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Framebuilders Thinking about a custom frame? Lugged vs Fillet Brazed. Different Frame materials? Newvex or Pacenti Lugs? why get a custom Road, Mountain, or Track Frame? Got a question about framebuilding? Lets discuss framebuilding at it's finest.

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Old 06-25-11, 10:21 PM   #1
guitarmankyle
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Best way to remove brake cable mounts?

i've removed classic brake mounts before, but for my eightinch frame, the dink brake mounts are for zip ties, and i absolutely hate them. im about to get my bike powdercoated, and this is the perfect opperitunity to take them off. With older brake mounts you can easily take them off with a pair of plieres and some force. these are a little more beefy on the frame. what would be the best way to remove them?

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Old 06-26-11, 01:19 AM   #2
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Steel or aluminum frame?

Are they really that objectionable?
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Old 06-26-11, 01:36 AM   #3
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its chromoly, so i guess steel, well i don't use them, and find them extremely ugly, im going classy for this makeover, and this is just well... ugly
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Old 06-26-11, 10:48 AM   #4
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They are likely brazed on if this is a steel frame, if so I doubt that you can simply pry them off. I would start with a grinder and carefully finish them off with a file.
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Old 06-26-11, 03:11 PM   #5
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Hell, I'm surprised you've been able to pry any braze-ons off a frame without damaging the underlying tubing.

GrayJay is right, at any rate. A very carefully wielded angle grinder for the first part, and hand files for the rest. And if you really want to ensure that you won't screw anything up, do the whole thing with hand files. A slip of the angle grinder can get most of the way through a lightweight bicycle tube before even notice it.
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Old 06-27-11, 09:24 AM   #6
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Got a torch? When I had to scrap stuff at my old job, removing the brazed-on bits was part of separating alloy from pure copper, so I'd just heat up the braze-on and give it a tap with a screwdriver or even better I've since learned is simply brushing it off. You have to keep the torch heat pointed at the braze on and away from the frame tubing (this should be obvious and if it wasn't I'd recommend not using torches)

In fact, if you have the braze-on pointed down you can usually just heat it up and it'll fall off... but the brush helps scrape off the alloy a bit. You can clean up the hot alloy with a dental pick or an old spoke too. The nice thing about this method is that you can be done in a couple of minutes assuming you have a workshop set up with a torch and bike stand.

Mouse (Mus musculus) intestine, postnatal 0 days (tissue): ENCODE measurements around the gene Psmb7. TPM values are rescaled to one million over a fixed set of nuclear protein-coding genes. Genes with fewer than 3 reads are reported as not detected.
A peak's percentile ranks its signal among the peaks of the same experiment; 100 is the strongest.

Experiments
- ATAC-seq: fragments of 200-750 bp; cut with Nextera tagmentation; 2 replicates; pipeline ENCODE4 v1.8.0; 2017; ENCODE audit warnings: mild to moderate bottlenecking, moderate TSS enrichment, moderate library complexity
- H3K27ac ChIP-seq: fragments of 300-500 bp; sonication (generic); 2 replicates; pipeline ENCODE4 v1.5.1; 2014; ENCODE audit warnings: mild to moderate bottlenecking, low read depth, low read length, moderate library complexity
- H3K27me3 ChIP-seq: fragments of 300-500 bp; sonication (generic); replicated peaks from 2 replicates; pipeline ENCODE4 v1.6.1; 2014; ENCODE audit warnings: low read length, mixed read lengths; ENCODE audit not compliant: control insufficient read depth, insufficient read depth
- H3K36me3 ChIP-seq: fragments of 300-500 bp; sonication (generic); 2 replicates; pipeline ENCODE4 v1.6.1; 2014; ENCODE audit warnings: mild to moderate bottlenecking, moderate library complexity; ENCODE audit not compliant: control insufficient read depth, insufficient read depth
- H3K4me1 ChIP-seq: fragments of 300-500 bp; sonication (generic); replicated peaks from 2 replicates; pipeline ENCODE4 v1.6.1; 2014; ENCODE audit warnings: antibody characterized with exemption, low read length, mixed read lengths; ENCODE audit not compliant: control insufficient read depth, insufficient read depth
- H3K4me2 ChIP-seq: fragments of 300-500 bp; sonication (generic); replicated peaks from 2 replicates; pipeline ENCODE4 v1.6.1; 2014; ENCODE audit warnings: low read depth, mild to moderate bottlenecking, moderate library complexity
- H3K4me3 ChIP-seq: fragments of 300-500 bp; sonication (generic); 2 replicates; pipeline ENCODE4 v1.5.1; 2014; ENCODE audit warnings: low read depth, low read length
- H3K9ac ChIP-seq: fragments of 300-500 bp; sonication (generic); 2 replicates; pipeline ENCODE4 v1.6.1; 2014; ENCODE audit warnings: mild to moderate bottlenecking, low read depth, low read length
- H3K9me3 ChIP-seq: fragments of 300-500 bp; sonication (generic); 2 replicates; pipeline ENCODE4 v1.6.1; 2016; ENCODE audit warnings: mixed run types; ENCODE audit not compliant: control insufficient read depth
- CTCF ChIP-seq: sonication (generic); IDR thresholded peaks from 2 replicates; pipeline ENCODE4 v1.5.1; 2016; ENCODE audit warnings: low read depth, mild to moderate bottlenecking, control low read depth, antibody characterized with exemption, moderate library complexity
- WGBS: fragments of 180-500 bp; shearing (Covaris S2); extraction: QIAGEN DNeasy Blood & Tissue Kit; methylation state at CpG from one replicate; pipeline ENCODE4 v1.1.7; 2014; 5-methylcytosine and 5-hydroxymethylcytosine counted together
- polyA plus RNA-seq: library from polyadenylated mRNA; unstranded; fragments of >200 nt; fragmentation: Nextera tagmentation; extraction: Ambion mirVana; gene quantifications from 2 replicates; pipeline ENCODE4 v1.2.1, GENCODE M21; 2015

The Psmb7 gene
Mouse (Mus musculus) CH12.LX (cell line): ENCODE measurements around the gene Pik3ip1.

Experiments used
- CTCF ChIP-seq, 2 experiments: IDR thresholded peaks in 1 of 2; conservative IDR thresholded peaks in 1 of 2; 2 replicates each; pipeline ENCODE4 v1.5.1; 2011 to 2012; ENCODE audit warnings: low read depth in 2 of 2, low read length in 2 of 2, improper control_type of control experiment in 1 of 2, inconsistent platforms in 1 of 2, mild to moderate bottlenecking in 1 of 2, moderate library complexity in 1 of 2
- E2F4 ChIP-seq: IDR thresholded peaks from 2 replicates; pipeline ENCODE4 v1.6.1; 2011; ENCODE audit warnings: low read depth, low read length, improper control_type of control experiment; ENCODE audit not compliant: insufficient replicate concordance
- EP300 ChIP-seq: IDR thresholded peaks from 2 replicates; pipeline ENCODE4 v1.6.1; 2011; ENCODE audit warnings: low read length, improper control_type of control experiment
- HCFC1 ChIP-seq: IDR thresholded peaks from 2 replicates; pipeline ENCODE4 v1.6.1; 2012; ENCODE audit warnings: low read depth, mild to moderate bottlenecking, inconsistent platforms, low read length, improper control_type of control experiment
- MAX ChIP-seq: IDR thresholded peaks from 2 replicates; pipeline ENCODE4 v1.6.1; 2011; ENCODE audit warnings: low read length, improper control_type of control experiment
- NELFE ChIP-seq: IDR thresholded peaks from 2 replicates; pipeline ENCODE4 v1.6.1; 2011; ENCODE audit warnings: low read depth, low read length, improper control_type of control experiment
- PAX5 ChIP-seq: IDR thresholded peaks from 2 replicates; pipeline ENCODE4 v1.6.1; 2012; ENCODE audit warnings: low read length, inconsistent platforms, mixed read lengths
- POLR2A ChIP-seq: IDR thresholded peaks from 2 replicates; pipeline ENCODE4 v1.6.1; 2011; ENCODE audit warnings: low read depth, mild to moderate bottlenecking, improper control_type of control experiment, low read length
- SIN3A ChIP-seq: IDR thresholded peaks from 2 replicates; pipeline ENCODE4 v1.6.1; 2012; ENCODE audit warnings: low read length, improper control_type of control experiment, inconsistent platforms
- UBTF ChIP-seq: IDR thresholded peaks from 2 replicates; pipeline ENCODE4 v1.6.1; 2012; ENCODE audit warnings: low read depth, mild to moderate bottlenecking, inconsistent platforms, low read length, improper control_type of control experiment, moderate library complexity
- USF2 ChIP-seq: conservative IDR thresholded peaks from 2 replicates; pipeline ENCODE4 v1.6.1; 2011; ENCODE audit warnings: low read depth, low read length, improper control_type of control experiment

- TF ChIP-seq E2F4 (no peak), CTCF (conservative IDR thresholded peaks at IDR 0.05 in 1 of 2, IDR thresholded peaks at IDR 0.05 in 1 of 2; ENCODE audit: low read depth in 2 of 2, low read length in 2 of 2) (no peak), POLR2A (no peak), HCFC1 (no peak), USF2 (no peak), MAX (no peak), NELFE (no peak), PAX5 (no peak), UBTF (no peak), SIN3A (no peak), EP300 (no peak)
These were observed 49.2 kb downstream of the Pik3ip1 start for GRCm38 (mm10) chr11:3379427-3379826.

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Old 06-27-11, 09:30 AM   #7
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I've been tempted to use heat, but I always to with the safer route and use a die grinder, files, and sandpaper. Of course, you can do a lot of damage with a die grinder too.
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Old 06-27-11, 02:12 PM   #8
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Heat it up. Don't heat up the tube. It's just putting it on in reverse.
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Old 06-28-11, 12:55 PM   #9
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Heat. Tie wire to a pair of vice grips for gravity assist. Aim at the braze on, the filler silver or brass will lose its strength before it goes fully liquid, which I like to keep the heat down. Concrete floor, proper footwear, deft feet.
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Old 06-28-11, 01:51 PM   #10
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Quote:
Originally Posted by repechage View Post
Heat. Tie wire to a pair of vice grips for gravity assist. Aim at the braze on, the filler silver or brass will lose its strength before it goes fully liquid, which I like to keep the heat down. Concrete floor, proper footwear, deft feet.
This^^

An inexpensive hardware store MAPP-Oxy Bernz-O-Matic torch kit will provide plenty of heat.
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Old 06-28-11, 02:52 PM   #11
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Quote:
Originally Posted by repechage View Post
Heat. Tie wire to a pair of vice grips for gravity assist. Aim at the braze on, the filler silver or brass will lose its strength before it goes fully liquid, which I like to keep the heat down. Concrete floor, proper footwear, deft feet.
^^^ This again, + the proper footwear & deft feet. Not a job for sandals!
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